Earlier this year, CMS prioritized its inspection protocols for nursing homes to allow inspectors to focus on the most serious health and safety threats like infectious diseases and abuse. Since March 4, 2020, CMS and the state survey agencies have completed infection control surveys in over 15,276 (99.2 percent) of nursing homes. These surveys have resulted in more than 180 immediate jeopardy level findings for infection control, which is triple the rate of such deficiencies found in 2019. Immediate Jeopardy represents a situation in which a nursing home’s noncompliance with CMS requirements of participation has caused or is likely to cause serious injury, serious harm, serious impairment, or death to a resident. CMS has imposed CMPs for these violations totaling nearly $10 million to nursing homes in 22 states. The average CMP imposed was $55,000.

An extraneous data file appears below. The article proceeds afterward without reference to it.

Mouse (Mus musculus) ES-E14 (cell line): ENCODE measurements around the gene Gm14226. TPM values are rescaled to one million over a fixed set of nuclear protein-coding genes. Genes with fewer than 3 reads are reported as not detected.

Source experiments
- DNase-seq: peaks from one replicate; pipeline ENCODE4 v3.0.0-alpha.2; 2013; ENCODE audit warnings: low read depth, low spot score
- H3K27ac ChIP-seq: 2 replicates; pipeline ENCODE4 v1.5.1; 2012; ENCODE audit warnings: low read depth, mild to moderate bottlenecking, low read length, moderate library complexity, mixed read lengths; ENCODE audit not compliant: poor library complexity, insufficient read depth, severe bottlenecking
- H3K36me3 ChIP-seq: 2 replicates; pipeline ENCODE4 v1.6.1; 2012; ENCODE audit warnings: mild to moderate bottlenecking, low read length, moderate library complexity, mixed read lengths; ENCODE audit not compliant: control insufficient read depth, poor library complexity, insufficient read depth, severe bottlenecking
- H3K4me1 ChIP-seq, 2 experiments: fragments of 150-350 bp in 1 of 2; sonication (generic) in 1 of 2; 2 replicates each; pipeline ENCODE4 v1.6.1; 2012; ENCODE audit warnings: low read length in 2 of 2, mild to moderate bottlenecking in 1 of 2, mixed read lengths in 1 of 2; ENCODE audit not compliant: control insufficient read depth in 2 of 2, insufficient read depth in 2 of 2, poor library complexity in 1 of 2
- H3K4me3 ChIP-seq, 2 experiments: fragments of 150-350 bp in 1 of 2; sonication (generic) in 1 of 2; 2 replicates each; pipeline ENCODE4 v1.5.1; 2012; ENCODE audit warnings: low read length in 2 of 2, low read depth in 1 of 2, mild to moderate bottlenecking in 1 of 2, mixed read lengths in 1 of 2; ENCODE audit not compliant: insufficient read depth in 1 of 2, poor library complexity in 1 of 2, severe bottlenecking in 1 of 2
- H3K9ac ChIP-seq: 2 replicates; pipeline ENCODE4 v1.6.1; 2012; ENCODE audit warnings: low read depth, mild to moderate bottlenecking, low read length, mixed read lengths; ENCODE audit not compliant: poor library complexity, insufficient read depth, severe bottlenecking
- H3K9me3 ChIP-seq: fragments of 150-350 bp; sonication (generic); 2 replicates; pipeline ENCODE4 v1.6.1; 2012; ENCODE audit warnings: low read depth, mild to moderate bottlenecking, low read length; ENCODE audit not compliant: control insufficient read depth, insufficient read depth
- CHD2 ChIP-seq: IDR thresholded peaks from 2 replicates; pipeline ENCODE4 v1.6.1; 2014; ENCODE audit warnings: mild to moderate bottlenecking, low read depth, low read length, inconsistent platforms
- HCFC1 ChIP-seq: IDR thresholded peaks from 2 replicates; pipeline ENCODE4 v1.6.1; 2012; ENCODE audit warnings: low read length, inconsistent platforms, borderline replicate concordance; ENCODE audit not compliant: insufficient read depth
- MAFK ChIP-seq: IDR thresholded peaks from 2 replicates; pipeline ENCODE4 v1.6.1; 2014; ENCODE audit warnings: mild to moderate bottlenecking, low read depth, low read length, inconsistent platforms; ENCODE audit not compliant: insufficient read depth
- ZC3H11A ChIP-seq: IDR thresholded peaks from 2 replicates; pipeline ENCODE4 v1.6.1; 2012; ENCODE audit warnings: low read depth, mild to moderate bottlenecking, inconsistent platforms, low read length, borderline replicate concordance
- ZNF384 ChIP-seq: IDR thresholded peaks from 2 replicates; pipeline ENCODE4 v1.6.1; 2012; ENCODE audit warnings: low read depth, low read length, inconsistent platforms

CMS and the CDC developed a nationwide reporting system that requires Medicare and Medicaid certified nursing homes to report COVID-19 cases and deaths, among other information, directly to the CDC. The majority of nursing homes are reporting data as required. As of August 3, 2020, over 99 percent of facilities are reporting data. However, for those nursing homes that have not reported data or have lapsed, CMS is taking enforcement action. As of August 3, 2020, CMS has also cited more than 3,300 deficiencies and imposed more than $5.5 million in CMPs to nursing homes for failing to report required COVID-19-related data to the CDC.